I’m a lot like Josephine. I can see how things aren’t fair, however I am able to accept them because decisions are made for me for my own good. Josephine says, “No way, Mama. If you say no I’ll accept it.” I also do think, like Josephine does, that the entire world is crumbling around me and I can be a little inconsiderate at times, accidently of course. I’m learning about myself and growing up, just as she is. Only I’m not in year twelve yet, and I’m not in a leadership role, as much as I like to be a leader.

The story is basically about growing up, which can be a challenge in itself, however the main complication is that she is Italian in an Australian world as previously outlined. It creates expectations and a way of life that may have been ethical in Italy, however not so in Australia. Also, the Italians here haven’t modernised with the Italians back there. Things that seem ordinary here just won’t flow with the Italian community, things like widows and women with children marrying, and two unmarried people living together, problems that both Katia and Christina face, and that Josephine will too unless she can run from it as she says she will, “I’ll run one day. Run for my life. I’ll run to be free and think for myself.”

There isn’t really a resolution, except that Josie learns to accept who she is. She may still want to run, however, for the time being, she is happy with it. She even says that it will be a part of her forever, her nationality, and even if she dislikes it sometimes it will always make her who she is:
“You can’t hate what you’re a part of. What you are. I resent it most of the time, curse it always, but it will be a part of me till the day I die.”
Josie grows up, that is how it all works out. She learns more about the world around her, like the hardships that both her mother and her grandmother went through, and she becomes more aware of the world around her. A major turning point is after the death of John, she suddenly realises that her life will always be what it is, and her deciding to get along with Ivy is another way of saying that she has gotten more mature, and that she understands.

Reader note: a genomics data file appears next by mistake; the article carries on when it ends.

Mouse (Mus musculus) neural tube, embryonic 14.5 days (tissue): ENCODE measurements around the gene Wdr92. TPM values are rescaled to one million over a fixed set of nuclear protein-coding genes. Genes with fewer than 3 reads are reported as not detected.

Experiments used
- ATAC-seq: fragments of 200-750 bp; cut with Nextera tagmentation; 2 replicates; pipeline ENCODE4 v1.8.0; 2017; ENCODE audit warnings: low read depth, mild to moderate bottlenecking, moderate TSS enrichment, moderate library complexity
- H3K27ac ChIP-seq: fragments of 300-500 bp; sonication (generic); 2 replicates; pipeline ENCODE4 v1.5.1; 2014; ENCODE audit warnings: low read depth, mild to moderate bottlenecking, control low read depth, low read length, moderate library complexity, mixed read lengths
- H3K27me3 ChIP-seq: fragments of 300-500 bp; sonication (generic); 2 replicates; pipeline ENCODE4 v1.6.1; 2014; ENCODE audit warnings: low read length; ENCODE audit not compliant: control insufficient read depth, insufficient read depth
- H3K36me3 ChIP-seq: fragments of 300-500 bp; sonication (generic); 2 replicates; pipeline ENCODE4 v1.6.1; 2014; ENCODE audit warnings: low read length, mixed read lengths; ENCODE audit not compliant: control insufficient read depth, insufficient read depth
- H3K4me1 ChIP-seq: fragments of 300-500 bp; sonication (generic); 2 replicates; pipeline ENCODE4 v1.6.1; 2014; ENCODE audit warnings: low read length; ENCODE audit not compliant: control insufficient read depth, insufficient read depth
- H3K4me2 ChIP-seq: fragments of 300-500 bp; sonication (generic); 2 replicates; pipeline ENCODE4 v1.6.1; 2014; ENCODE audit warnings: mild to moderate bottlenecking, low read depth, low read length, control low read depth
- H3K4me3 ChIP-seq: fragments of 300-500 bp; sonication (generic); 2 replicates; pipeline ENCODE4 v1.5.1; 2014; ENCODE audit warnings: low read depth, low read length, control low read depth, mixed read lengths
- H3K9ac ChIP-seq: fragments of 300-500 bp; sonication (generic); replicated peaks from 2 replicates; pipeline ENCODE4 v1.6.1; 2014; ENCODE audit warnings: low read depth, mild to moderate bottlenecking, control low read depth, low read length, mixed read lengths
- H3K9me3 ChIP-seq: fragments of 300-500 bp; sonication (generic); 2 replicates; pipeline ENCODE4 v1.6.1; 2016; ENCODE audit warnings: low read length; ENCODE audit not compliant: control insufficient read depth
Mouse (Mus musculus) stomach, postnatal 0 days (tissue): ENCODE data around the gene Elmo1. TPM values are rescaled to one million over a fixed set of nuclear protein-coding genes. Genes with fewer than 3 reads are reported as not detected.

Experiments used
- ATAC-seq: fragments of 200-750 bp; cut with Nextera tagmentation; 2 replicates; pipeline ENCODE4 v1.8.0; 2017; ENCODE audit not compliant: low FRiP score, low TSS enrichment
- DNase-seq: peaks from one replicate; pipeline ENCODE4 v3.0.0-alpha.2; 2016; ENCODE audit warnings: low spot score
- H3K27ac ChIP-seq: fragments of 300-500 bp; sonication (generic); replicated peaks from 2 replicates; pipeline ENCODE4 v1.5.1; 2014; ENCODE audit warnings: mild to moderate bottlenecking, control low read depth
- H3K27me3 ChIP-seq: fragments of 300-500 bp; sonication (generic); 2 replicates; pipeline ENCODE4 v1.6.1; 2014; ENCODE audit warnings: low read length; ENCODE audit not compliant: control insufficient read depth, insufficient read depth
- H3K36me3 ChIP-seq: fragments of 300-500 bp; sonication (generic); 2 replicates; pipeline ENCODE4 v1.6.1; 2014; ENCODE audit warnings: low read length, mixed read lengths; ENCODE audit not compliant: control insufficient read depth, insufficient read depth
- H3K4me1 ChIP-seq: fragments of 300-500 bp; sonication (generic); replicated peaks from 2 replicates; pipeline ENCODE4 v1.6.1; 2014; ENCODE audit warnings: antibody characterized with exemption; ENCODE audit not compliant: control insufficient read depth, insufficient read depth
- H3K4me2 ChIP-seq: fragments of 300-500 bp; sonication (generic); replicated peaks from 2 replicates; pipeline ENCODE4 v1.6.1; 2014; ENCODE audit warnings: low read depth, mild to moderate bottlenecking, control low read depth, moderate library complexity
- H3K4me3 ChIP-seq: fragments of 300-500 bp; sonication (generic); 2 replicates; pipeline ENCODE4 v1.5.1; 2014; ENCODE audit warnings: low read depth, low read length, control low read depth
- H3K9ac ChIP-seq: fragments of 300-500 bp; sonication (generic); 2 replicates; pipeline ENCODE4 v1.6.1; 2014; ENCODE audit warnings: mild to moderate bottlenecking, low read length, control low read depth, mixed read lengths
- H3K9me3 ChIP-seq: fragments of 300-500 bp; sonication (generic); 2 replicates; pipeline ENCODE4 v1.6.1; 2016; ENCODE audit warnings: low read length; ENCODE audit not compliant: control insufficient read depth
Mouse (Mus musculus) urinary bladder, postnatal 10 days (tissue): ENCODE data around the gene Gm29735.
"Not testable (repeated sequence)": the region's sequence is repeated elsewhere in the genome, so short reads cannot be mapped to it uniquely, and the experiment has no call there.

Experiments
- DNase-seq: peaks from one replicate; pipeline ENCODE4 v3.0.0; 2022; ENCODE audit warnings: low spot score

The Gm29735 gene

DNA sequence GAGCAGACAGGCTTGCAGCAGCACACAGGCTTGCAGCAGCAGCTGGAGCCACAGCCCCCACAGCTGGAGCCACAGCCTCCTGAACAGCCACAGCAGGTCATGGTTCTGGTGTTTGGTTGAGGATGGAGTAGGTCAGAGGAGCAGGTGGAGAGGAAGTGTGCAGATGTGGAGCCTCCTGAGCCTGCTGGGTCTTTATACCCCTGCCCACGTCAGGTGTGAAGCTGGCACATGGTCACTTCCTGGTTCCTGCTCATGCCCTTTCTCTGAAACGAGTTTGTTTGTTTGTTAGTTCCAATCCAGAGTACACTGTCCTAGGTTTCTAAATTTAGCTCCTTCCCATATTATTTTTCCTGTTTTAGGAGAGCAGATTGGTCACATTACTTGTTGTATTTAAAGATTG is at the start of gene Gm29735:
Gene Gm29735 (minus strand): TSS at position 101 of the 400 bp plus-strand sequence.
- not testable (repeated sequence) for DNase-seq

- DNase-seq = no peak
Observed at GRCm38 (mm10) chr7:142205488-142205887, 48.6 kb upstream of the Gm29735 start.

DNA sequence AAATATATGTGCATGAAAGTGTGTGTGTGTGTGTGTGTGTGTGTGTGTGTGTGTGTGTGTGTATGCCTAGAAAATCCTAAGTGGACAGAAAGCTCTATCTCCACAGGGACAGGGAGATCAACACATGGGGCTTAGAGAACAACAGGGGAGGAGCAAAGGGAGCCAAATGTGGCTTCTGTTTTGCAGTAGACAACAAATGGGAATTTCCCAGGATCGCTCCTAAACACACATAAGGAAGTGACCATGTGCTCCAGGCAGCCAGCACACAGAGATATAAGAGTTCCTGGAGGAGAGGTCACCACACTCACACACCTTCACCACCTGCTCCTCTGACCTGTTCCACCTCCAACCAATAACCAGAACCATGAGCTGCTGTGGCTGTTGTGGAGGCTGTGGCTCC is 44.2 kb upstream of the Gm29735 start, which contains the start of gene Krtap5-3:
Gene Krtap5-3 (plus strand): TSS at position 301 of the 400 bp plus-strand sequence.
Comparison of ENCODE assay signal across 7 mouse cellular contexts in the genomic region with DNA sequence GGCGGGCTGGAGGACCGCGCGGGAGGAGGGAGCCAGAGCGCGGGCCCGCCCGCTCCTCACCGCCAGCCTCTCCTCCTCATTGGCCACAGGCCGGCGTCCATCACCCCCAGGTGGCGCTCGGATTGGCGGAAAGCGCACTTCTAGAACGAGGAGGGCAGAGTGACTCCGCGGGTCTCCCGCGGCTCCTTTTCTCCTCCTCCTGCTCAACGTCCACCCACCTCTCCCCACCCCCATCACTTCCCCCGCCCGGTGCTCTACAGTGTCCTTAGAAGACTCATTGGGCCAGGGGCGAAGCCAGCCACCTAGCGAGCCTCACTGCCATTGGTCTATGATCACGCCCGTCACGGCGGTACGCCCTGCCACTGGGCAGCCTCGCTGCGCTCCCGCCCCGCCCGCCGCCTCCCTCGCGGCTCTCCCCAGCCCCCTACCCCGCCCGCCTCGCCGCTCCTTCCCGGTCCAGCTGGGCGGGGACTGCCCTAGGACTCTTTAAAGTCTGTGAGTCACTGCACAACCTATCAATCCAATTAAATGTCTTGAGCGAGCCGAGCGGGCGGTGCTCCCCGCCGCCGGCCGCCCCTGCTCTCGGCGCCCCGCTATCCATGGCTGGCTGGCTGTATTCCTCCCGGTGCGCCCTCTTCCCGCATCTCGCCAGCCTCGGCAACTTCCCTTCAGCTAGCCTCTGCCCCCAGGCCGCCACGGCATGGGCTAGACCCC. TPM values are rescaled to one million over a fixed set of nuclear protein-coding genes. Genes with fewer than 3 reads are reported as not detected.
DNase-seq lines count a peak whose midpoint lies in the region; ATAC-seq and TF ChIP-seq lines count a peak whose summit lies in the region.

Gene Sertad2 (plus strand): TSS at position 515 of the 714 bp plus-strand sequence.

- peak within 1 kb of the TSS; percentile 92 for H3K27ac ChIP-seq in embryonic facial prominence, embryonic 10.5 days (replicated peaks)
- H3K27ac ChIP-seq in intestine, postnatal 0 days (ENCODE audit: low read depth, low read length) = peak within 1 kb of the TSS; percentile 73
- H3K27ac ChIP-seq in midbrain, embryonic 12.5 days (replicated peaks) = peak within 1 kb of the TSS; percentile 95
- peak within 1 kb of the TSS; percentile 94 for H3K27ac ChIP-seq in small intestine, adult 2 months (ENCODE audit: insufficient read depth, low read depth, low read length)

In the story, the way things progress, how relationships develop, and the steps that Josephine takes to grow up, all happen through the things that she encounters. She begins her journey at a public event where every school has to make a speech. Josephine represents her school, as Ivy is too busy talking to the Premier of the entire state. There she meets Jacob Coote and doesn’t really know what to think about him, however he is impressed by his speech on the vote. However, she hardly considers herself interested, despite everyone, including herself, finding him attractive.

We then meet her grandmother and get a glimpse of her family life. She sees her father for the first time when he shows up at her grandmother’s house, however they do not converse, as ‘Nonna’ does not know who he is, and he’s only an old neighbour so far.

There is inter-school debating and Josie talks to John Barton. He is friendly and Josie gets along with him well. They decide they will see a movie together for school. He would have been her ideal boyfriend. Ivy comes and steals him away, despite the fact that he is reluctant to go with her. He doesn’t get a chance to be with her at the school dance a while afterwards, being caught up with Ivy, seeing as he is in that crowd with her. Josie dances with Jacob Coote, who gives her a lift home on his motorbike, as much as she’d rather not ride on it. She finds out that his mother died when he was younger. He tries to kiss her, however she refuses, they agree that they are from two different worlds and he leaves on good terms with her.